Against the backdrop of a national obesity crisis, recent headlines have been full of claims that it’s cheaper to eat a diet of junk food than healthy meals. But is the research being misquoted?
Sparking the headlines, what the Cambridge University research actually looked at was the costs of different foods per 1,000 calories over a 10-year period. It found that the average cost of 1,000 healthy calories has risen faster than that of 1,000 unhealthy calories and cost almost three times more per calorie than in 2012.
The healthy foods (based on the Food Standards Agency nutrient profiling model) included canned tuna and tomatoes as well as fresh fruit and vegetables. The unhealthy foods were pizza, ice cream and the like.
Now, let’s just visualise those 1,000 calories…
1,000 healthy calories would be approximately…
14 cans of chopped tomatoes or
6 cans of tuna in spring water
1,000 unhealthy calories would be approximately…
1 cheese and tomato pizza or
1.2 litres of ice cream
You can see straight away that the 1,000 healthy calorie examples go a long way – these are large volumes of food. The unhealthy calories, by contrast, provide a much smaller quantity of food. Unhealthy calories might be cheaper – but they won’t satisfy you for long. And a lack of calories is generally not the problem we face in this county.
The 1,000 healthy calories also give a wider range of nutrients, vitamins and minerals. So in both quality and quantity they represent better value for money, despite their higher cost per 1,000 calories.
Prof Pablo Monsivais from the research team was the first to admit the study wasn’t about whether home cooked, healthy food can be cheaper than ready-meals. Speaking on Radio 4’s You and Yours he pointed out the importance of knowing which foods provide the most nutrients for the lowest cost.
People don’t shop by the calorie – they shop for the food that will satisfy them.
The problem comes when people don’t know how to cook from scratch using healthy ingredients. We worked with families living on tight budgets earlier this year and many told us they opted for cheap ready meals and processed foods precisely because they didn’t feel they had the skills or confidence to cook from scratch. The foods they were relying on were often high in saturated fat, sugar and salt while being low in essential minerals, vitamins and fibre.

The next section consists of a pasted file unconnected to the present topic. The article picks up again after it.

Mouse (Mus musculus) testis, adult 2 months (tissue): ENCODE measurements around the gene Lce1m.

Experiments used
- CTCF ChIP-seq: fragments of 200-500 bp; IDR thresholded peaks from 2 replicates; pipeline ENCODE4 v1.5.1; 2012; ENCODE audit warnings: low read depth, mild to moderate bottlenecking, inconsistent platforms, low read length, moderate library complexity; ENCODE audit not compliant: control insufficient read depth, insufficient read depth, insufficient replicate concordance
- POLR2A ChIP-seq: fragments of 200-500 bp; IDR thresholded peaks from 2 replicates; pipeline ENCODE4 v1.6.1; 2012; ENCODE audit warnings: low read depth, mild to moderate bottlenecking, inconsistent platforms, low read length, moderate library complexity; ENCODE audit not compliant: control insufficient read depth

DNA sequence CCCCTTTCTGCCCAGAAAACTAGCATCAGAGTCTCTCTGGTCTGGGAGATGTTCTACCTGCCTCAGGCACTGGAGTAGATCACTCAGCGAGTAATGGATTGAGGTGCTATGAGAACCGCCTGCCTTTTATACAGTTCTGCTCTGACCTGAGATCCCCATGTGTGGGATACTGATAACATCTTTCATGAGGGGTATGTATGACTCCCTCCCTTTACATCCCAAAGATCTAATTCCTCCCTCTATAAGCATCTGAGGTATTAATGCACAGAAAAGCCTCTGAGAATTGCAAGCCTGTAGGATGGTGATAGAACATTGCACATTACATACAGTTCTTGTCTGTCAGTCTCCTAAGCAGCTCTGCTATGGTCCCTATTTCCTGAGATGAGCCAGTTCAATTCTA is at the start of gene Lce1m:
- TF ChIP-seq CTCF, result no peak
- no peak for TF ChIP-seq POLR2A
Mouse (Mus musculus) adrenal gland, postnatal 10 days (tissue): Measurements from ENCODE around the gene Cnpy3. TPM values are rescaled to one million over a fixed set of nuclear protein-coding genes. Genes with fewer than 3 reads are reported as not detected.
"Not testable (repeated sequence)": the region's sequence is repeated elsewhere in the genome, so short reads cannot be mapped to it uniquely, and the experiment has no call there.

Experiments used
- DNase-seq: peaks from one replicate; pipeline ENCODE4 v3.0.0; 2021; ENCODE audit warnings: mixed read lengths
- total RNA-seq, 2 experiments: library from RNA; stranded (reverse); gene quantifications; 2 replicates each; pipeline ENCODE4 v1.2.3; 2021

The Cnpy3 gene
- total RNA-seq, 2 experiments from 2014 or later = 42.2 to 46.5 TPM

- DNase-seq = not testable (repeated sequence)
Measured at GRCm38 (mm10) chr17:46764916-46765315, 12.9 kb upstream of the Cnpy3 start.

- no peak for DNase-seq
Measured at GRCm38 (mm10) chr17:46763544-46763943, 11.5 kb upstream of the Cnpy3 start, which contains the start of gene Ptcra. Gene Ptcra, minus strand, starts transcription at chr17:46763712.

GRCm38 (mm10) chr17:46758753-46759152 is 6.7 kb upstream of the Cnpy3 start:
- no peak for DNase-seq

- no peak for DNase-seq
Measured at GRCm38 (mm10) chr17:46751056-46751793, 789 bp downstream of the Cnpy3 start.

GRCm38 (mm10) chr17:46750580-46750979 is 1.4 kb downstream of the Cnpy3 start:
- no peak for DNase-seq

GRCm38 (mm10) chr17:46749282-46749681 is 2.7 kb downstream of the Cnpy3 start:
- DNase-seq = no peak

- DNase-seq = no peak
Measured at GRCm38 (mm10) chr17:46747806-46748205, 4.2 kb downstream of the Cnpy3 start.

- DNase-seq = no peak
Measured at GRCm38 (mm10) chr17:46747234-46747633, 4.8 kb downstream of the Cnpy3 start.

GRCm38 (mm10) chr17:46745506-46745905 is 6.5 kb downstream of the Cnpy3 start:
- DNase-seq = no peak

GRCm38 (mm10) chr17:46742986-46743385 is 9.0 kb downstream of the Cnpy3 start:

Similarly, when we asked professionals who work with children what would make the biggest difference to the families struggling on a limited food budget, cooking education for children and parents was one of the most frequent responses.
People need practical solutions. That’s why we’ve trained staff from more than 40 organisations to run practical Cook and eat on a budget courses. The courses, now being run through food banks, housing associations and substance misuse charities to name a few, equip families with knowledge and skills to plan and shop for meals and cook from scratch with basic ingredients. All with nutritionally balanced recipes that are good for their health as well as their wallet.
These families are now
- planning meals ahead
- freezing foods (e.g. cheese, milk, bread) to make the most of bulk buys
- measuring food out before cooking to reduce food waste
- buying less processed food and batch cooking and freezing instead
- making the best use of leftovers.
These strategies are helping people to make best use of nutrient rich foods to put together balanced meals that are both affordable and value for money.
Here are some of their favourite tried and tested recipes that they said really work:
- Mini Pancakes – quick, easy and cheap to make – a great way to use up any leftovers in the fridge and can even be made using long life or powdered milk
- Fruity Yoghurt Cups – can be made with fresh, frozen or canned fruits
- Tasty Tomato Pasta– a basic sauce that can be easily adapted to use whatever’s available – try adding canned beans or pulses, frozen vegetables or leftover cooked chicken.
We know that when children eat better, they do better. So as families find their food budgets tightening, it’s more important than ever that they are equipped with the cooking skills and knowledge they need to make healthy meals from scratch.
Jayne Hoyle is the Children’s Food Trust Evaluations Officer and a Registered Dietitian. For tips on cooking healthily on a budget visit Let’s Get Cooking at Home website.